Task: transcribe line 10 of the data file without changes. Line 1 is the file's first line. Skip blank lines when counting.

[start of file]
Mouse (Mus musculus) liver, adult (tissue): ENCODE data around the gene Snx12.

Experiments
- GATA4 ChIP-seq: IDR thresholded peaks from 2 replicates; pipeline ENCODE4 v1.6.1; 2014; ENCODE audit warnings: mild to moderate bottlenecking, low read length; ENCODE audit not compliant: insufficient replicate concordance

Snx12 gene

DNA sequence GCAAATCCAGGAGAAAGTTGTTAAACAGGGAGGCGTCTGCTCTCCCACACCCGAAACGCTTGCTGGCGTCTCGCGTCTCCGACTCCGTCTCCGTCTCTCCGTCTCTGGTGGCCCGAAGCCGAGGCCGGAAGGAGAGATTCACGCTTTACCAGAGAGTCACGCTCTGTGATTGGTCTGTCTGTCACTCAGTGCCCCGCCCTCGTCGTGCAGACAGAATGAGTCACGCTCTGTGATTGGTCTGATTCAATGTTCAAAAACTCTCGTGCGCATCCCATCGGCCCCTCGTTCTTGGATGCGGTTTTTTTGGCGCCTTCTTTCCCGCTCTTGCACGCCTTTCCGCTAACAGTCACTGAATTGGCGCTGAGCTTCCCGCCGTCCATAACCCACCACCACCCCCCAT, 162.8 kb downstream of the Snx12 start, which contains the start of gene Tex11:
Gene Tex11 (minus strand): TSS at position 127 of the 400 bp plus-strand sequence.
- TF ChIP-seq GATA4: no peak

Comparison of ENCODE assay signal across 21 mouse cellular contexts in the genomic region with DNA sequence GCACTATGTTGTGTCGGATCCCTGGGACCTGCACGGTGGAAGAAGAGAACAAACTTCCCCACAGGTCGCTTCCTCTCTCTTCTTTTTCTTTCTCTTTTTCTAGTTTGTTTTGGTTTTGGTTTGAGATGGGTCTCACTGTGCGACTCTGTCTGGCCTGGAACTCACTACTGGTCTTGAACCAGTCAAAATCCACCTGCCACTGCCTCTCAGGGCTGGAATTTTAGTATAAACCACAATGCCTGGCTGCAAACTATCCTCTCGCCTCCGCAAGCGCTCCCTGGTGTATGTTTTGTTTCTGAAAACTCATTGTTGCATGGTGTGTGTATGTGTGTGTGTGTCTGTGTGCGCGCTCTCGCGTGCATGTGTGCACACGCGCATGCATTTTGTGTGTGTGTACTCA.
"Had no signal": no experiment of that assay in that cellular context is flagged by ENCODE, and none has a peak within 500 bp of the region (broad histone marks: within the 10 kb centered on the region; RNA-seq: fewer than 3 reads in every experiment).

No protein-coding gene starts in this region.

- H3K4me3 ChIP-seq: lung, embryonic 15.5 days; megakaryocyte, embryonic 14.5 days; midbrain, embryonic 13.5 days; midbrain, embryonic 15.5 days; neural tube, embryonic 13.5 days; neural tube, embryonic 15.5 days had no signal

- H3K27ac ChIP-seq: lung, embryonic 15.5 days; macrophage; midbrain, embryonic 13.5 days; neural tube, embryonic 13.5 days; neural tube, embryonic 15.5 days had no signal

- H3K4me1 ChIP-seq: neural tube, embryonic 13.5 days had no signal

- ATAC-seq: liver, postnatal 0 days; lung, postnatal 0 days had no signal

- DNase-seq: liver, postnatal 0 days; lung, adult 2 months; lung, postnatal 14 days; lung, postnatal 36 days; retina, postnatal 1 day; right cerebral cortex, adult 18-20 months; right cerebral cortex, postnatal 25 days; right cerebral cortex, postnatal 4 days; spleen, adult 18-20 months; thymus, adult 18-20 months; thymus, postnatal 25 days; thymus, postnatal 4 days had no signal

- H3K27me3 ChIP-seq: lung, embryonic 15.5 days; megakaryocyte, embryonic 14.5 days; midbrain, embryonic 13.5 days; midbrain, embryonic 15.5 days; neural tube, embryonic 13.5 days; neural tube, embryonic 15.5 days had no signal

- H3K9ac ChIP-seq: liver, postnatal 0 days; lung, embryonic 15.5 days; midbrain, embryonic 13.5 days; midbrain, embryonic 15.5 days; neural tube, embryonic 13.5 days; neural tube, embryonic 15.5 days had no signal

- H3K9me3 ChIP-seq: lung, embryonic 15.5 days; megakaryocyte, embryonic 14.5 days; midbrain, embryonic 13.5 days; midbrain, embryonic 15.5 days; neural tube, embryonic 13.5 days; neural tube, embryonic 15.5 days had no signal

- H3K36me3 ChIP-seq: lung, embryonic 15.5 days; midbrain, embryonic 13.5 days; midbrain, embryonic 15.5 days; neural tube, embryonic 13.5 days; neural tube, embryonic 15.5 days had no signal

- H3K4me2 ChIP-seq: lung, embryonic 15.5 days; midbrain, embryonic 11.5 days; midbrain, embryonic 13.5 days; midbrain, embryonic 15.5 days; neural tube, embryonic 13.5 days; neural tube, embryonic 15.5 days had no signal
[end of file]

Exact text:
No protein-coding gene starts in this region.